Latinitas, a non-profit founded at UT that focuses on empowering young Latinas through media and technology, raised $7,400 Friday to help families in need of financial assistance to send their daughters to summer camp.
Latinitas used Amplify Austin, an annual day of online giving, to set a goal of raising $10,000 for their 100 summer camp spots at Tamale House East, where donors were given free coffee and breakfast tacos.
Latinitas summer camp is four weeks long with each week dedicated to different areas — cinema, fashion, technology and health. Campers are required to produce projects with multimedia components, such as blogging, coding and design.
Latinitas brings Austin companies and volunteers within the creative and technology industries to their events.
Business consultant Lauren Galea said she was introduced to Latinitas through a career day session at their camp. Galea said she enjoyed speaking to the girls about STEM and encouraging them to find what sets their “soul on fire.”
“Female empowerment across all races and gender identities is very important to me,” Galea said. “Working for Facebook under Sheryl Sandberg’s leadership, it was arguably the loudest voice for female empowerment around the world.”
Latinitas program director Sylvia Butanda said the organization’s message is getting stronger and reaching a wider audience. What started out as a web-based magazine “for Latinas by Latinas” has transformed into a training and self-esteem boosting program, Butanda said.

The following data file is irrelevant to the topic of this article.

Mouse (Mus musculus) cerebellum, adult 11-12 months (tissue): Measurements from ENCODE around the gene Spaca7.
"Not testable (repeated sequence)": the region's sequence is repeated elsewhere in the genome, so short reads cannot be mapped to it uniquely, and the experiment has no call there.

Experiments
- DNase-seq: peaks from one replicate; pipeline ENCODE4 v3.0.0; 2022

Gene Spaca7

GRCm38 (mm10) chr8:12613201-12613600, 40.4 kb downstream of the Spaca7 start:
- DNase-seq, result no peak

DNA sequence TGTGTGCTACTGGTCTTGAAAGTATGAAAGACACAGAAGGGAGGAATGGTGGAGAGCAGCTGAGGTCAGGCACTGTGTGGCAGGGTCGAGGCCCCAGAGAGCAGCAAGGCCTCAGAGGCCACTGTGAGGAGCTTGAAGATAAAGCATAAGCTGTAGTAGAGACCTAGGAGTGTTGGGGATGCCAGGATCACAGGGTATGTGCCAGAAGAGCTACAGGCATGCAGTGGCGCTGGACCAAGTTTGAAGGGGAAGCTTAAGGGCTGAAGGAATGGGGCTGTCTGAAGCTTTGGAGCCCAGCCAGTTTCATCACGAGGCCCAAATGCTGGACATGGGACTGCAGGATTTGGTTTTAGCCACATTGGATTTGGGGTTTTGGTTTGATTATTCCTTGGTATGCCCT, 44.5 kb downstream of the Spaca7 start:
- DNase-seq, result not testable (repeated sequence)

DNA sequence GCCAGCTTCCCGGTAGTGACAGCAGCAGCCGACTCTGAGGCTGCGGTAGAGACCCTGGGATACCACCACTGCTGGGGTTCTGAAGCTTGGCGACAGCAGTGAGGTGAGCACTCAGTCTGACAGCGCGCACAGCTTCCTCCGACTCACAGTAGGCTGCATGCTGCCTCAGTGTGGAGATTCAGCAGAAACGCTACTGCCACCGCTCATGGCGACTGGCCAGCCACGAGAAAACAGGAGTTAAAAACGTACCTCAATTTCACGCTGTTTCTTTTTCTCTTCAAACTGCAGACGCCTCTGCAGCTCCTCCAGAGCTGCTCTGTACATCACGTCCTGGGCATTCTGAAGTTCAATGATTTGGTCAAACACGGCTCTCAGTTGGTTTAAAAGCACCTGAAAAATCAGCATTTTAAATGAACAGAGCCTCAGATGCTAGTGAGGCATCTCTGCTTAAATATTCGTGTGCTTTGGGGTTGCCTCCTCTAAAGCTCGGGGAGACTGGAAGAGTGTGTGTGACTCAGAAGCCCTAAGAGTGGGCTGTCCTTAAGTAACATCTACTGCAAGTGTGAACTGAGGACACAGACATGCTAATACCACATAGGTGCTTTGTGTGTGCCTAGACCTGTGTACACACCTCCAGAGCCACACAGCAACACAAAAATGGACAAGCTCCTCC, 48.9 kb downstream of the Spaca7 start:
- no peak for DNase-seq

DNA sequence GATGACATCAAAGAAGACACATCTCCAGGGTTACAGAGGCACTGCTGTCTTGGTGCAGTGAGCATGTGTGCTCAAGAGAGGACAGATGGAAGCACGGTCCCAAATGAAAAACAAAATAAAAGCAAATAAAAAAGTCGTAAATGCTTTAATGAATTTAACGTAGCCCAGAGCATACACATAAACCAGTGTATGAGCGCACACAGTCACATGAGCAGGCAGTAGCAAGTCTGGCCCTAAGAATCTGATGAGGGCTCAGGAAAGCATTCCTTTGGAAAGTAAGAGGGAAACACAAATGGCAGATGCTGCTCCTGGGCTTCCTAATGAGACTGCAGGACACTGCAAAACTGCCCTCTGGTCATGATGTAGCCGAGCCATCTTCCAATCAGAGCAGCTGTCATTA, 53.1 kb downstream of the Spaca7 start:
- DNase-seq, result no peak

“People are paying attention,” Butanda said. “People in the tech industry, media, cultural arts, education—we touch all of those subjects and all those areas
Butanda said she wished she grew up with a program like Latinitas.
“I was a Latinita,” Butanda said. “At 9 years old, I loved writing and learning about how movies and music work. That’s what the girls do in our summer programs, specifically. We teach them how to express themselves through a variety of mediums.”
Psychology junior Gabriela Gonzalez said she sees a version of herself in the young girls she works with in Latinitas.
“I grew up attending a school with a similar demographic, and I never felt like there was an outlet to creatively engage with media and technology,” Gonzalez said. “Media is a unique and increasingly more accessible tool for marginalized communities to tell their stories and create a space for themselves in our society.”